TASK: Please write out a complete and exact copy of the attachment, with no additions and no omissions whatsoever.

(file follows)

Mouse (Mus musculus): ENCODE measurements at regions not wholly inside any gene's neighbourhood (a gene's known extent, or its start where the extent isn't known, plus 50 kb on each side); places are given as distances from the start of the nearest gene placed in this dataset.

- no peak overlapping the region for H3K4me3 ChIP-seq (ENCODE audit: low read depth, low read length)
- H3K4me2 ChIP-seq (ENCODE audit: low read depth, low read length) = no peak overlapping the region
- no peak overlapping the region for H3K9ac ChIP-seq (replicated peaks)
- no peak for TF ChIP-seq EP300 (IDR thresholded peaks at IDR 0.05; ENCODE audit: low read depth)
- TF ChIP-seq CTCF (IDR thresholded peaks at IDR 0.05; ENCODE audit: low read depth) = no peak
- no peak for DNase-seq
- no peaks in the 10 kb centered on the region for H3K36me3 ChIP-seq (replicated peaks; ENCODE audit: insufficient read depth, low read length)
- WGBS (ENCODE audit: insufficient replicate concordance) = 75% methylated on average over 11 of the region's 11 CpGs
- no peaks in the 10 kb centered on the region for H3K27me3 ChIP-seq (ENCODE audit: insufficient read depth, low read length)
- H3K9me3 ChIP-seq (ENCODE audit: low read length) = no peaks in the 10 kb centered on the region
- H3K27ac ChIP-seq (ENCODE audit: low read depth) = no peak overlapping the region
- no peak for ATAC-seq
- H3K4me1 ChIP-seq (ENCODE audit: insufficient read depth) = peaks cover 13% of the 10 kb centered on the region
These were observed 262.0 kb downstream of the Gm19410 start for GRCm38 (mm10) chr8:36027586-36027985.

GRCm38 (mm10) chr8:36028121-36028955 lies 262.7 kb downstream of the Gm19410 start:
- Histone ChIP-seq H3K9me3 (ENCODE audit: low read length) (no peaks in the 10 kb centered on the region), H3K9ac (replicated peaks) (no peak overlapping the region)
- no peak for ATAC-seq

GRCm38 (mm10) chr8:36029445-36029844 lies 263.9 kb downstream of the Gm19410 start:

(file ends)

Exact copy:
Mouse (Mus musculus): ENCODE measurements at regions not wholly inside any gene's neighbourhood (a gene's known extent, or its start where the extent isn't known, plus 50 kb on each side); places are given as distances from the start of the nearest gene placed in this dataset.

- no peak overlapping the region for H3K4me3 ChIP-seq (ENCODE audit: low read depth, low read length)
- H3K4me2 ChIP-seq (ENCODE audit: low read depth, low read length) = no peak overlapping the region
- no peak overlapping the region for H3K9ac ChIP-seq (replicated peaks)
- no peak for TF ChIP-seq EP300 (IDR thresholded peaks at IDR 0.05; ENCODE audit: low read depth)
- TF ChIP-seq CTCF (IDR thresholded peaks at IDR 0.05; ENCODE audit: low read depth) = no peak
- no peak for DNase-seq
- no peaks in the 10 kb centered on the region for H3K36me3 ChIP-seq (replicated peaks; ENCODE audit: insufficient read depth, low read length)
- WGBS (ENCODE audit: insufficient replicate concordance) = 75% methylated on average over 11 of the region's 11 CpGs
- no peaks in the 10 kb centered on the region for H3K27me3 ChIP-seq (ENCODE audit: insufficient read depth, low read length)
- H3K9me3 ChIP-seq (ENCODE audit: low read length) = no peaks in the 10 kb centered on the region
- H3K27ac ChIP-seq (ENCODE audit: low read depth) = no peak overlapping the region
- no peak for ATAC-seq
- H3K4me1 ChIP-seq (ENCODE audit: insufficient read depth) = peaks cover 13% of the 10 kb centered on the region
These were observed 262.0 kb downstream of the Gm19410 start for GRCm38 (mm10) chr8:36027586-36027985.

GRCm38 (mm10) chr8:36028121-36028955 lies 262.7 kb downstream of the Gm19410 start:
- Histone ChIP-seq H3K9me3 (ENCODE audit: low read length) (no peaks in the 10 kb centered on the region), H3K9ac (replicated peaks) (no peak overlapping the region)
- no peak for ATAC-seq

GRCm38 (mm10) chr8:36029445-36029844 lies 263.9 kb downstream of the Gm19410 start: